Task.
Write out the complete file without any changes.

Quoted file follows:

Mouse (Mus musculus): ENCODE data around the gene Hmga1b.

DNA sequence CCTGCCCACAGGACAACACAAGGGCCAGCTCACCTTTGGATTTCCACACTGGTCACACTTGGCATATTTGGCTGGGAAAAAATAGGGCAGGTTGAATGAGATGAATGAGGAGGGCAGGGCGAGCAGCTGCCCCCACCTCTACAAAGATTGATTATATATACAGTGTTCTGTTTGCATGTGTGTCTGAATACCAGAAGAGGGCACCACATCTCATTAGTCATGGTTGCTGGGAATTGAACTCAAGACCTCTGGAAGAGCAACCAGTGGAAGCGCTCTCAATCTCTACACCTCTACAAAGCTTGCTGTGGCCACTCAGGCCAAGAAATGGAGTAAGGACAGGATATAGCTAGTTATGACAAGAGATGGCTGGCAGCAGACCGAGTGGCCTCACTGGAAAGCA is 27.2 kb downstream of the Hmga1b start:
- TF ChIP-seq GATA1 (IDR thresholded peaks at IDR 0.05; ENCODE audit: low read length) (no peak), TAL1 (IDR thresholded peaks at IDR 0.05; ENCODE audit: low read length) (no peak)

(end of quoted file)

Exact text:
Mouse (Mus musculus): ENCODE data around the gene Hmga1b.

DNA sequence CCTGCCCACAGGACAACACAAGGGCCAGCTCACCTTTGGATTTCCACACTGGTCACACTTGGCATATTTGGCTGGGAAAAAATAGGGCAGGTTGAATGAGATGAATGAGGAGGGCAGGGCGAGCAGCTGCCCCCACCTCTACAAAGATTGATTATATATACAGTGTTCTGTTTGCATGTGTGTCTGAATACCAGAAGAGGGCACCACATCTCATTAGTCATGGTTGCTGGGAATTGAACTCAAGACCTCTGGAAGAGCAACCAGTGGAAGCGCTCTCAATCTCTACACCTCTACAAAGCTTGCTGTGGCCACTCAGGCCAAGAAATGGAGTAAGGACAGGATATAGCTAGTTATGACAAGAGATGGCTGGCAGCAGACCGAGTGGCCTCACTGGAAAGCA is 27.2 kb downstream of the Hmga1b start:
- TF ChIP-seq GATA1 (IDR thresholded peaks at IDR 0.05; ENCODE audit: low read length) (no peak), TAL1 (IDR thresholded peaks at IDR 0.05; ENCODE audit: low read length) (no peak)